Conventional cathodes having a potential versus lithium metal of 3.5 V or less may be employed in the improved, rechargeable lithium-ion cells herein. Suitable cathode materials may include, for example, titanium disulfide, TiS2, MoS2, NbSe3, MoO3, Cr3O8, V2O5, V6O13 and TiO2. These cathodes may be lithiated in a manner as set forth by Fong et al., U.S. Pat. No. 5,069,683, the disclosure of which is incorporated herein by reference. Fong et al. uses a third electrode composed of lithium sandwiched between the graphite anode and the cathode to facilitate the lithiation of the electrodes. For example purposes only, some air stable lithiated cathode materials that fall within the teachings herein include Li4/3Ti5/3O4 (Ohzuku, A. Ueda and T. Hirai, Chem Express, 7, p. 193 (1992)), LiCr0.4Mn1.6O4 (W. Baochen, X. Yongyao, F. Li and Z Dongyiang, J. Power Sources, 43-44, p. 539 (1993)), and LiCrMnO4 (S Kauo and M. Sato, Solid State Ionics, 79, p. 215 (1995). Cathodes described by Wilkinson et al., U.S. Pat. No. 5,130,211, as well having a potential versus lithium metal of 3.5 V or less would be suitable to be used in the lithium-ion cells of the present invention. The teaching of Wilkinson et al. is also incorporated herein by reference.
It has been determined that the chelating polyamine additives added to the electrolyte solution have a strong affinity for the lithium ion of the lithium salt therein. The strong affinity that, for instance, PMDT has for the lithium ion can be evidenced by the conductivity plot set forth in FIG. 2. FIG. 2 sets forth the effect of PMDT on the conductivity of 1M LiPF6/PC electrolyte versus temperature. The effect of crown ether and tetraglyme additives on the conductivity of the same electrolyte is also plotted. The conductance was measured with two-electrode sealed glass conductivity cells with platinum electrodes at −30° C., 0° C. and 25° C. at a frequency of 1 kHz. The system was permitted to equilibrate for 3 hours at each temperature before measurements were recorded. The cell constant using a standard aqueous potassium chloride solution at 25° C. was determined and the conductivity determined using the calculated cell constant. The figure illustrates that the addition of PMDT to the electrolyte solution provides the largest increase in conductivity of the three additives.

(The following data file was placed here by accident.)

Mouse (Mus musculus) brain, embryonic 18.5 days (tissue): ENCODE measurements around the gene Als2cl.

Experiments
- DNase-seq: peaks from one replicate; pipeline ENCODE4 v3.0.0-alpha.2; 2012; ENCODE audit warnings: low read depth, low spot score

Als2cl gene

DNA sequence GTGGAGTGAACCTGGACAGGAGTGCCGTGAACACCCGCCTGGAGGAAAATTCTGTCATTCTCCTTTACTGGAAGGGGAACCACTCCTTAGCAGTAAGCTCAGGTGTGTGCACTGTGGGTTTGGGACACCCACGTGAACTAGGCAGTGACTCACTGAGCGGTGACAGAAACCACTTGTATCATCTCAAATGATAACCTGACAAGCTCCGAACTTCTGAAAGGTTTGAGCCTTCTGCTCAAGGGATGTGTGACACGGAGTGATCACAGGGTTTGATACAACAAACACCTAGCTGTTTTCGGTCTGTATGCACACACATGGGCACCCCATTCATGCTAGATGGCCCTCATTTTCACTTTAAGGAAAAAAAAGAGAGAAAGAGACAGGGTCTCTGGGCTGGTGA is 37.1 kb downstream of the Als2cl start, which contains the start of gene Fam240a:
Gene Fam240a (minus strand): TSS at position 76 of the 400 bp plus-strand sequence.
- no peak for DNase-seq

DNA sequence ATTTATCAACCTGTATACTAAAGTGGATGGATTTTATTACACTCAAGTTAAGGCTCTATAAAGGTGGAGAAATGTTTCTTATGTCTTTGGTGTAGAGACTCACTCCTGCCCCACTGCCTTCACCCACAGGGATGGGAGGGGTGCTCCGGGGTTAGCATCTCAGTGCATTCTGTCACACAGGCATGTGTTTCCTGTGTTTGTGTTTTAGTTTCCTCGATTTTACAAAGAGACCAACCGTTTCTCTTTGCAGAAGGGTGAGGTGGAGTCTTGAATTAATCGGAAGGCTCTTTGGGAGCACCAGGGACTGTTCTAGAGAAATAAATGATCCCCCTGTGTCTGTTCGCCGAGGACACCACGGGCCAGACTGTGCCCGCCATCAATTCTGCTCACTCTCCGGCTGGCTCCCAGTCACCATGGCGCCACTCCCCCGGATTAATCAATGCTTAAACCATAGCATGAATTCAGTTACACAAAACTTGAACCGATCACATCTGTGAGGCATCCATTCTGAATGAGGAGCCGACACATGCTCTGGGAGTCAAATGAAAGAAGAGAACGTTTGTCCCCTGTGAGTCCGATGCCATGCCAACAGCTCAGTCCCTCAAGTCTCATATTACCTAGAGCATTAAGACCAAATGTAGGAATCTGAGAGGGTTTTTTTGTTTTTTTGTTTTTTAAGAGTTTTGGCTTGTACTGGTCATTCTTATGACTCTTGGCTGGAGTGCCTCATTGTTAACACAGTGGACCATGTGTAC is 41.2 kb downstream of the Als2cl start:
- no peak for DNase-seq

The strong affinity that the chelating polyamines have for the lithium ion prevents the lithium ion from dragging the solvent into the graphite layers of the electrode, which would cause exfoliation. The presence of the chelating agents within the scope of the present invention in the electrolyte solutions described herein serves to sufficiently hinder cointercalation of solvent molecules into the graphite layers of the anode until a passivating solid electrolyte interface (SEI) layer can be formed on the carbonaceous electrode from the reduction of the solvents. The SEI layer forms a protective layer on the carbonaceous electrode that helps prevent/avoid co-intercalation of solvents into the electrode. Once the SEI layer has been formed on the carbon electrode, it has been found that switching to an electrolyte solution that does not contain a chelating polyamine therein would not effect the properties of the cell—exfoliation of the anode continues to be eliminated—because a stable SEI has already been formed during the first cycle.
One skilled in the art will clearly see how the addition of the chelating agents within the present invention to electrolyte solutions in a lithium-ion cell help eliminate or retard exfoliation of the graphitic carbonaceous anode and provide lithium-ion cells having improved properties.
The properties of the invention may be further described by way of example; however, the example set forth below in no way is to be construed as limiting the scope of the invention herein.